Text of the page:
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The Thought Clothier by Edgar Wilson Bill Nye

 

General Dado has been sharply criticised—roundly abused, even—for making a claim against the Grant estate for alleged assistance in preparing the “Memoirs” that have added to that estate some half-million of dollars. The Philadelphia Bulletin says:—“There is no mark of contempt so strong that it ought not to be fixed on so shameless and unblushing an ingrate.” And it is this—the man's ingratitude—that most offends. General Grant's unswerving loyalty to Dado, his zeal in giving places to him so long as he had them to give, and in soliciting others to give them when it was no longer in his own power to do so, was an offense in the nostrils of most Americans. His intimacy with Dado was one of the causes of Grant's being in bad odor, as it were, at a certain period of his career; and the present unpleasantness is a part of the penalty for taking such a man into his bosom. The claimant is getting the worst of it, however, and we are tempted to overlook his ingratitude for the sake of the following skit called forth by his appearance as a thinker and clothier of thoughts.— The Critic.

There is something slightly pathetic in the delayed statement that some of General Grant's best thoughts were supplied by General Adam Dado. While it is a great credit to any man to do the meditating, pondering, and word-painting necessary for a book which can attain such a sale as Grant's “Memoirs,” it shows a condition of affairs which every literary man or woman must sadly deplore. Who of us is now safe?

While the warrior, as a warrior, has nothing to do but continue victorious through life, he can not safely write a book for posterity. Literature is at all times more or less hazardous under present copyright regulations, but it becomes doubly so when our estates have to reimburse some silent thinker who thought things for us while amanuensing in our employ. Even though we may have told him not to think thoughts for us, even though we asked him as a special favor to avoid putting his own clothing on our poor, little, shivering, naked facts, there is no law which can prevent his making that claim after we are dead.

And how can a court of law or an intelligent jury judge such a matter? A great man thinks a thought in the presence of two amanuenses, provided I am right in spelling the plural in that way. He thinks a thought, I say, surrounded by those two gentlemen and an improved typewriter. He gives utterance to the thought and dies. One of the amanuensisters then states to the jury that he thought it himself, and that his comrade clothed it. The estate is then asked to pay so much per think for the thoughts and so much at war prices for clothing the ideas. Who is able, unless it be an intelligent jury, to arrive at the truth?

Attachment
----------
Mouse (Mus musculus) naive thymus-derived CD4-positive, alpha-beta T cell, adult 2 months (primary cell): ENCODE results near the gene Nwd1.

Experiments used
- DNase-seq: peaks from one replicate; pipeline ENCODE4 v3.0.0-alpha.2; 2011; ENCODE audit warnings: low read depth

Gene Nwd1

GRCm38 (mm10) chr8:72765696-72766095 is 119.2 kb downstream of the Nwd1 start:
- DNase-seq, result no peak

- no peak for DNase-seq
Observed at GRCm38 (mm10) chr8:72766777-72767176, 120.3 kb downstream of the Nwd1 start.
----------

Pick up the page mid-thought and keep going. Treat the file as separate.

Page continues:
The first question to ask ourselves is this: Was General Grant in the habit of calling in a thinker whenever he wanted anything done in that line? He says distinctly in his letter that he was not. He could not do it. It was impracticable. Supposing in the crash of battle and in the moment of victory your short, hard thinker has his head shot off and it falls in a pumpkin orchard, where there is naturally more or less delay in identifying it, what can you do? Suppose that you were the president of the United States, and your think-supply got snow-bound at Newark in a vestibule train, and congress were waiting for you to veto a bill. You could not think the thought in the first place, and even if you could you would hate to send it to congress until it was properly clothed. I am told that nothing shocks congress so much as the sudden appearance “in its midst” of a naked and new-born thought.

But General Dado has the advantage over General Grant in one respect. He can not be injured much. Otherwise the case is against him. But the matter will be watched with careful interest by literary people generally, and especially by soldiers and magazines with a war history. It is a warning to those who think their thoughts in unguarded moments while stenographers may be near to take them down and claim them afterwards. It is also a warning to people who thoughtlessly expose naked facts in the presence of word-painters and thought-clothiers, who may decorate and outfit these children of the brain and charge it up to the estate.

Is the time coming when general dealers in apparel and gents' furnishing goods for the use of bare facts, and men who attend to the costuming, draping, and swaddling of nude ideas, will compete so closely with each other that, before a think has its eyes fairly open, one of these gentlemen will slap a suit of clothes on it, with a Waterbury watch in each pocket, and have a boy half way to the office with the bill?

 
 
 

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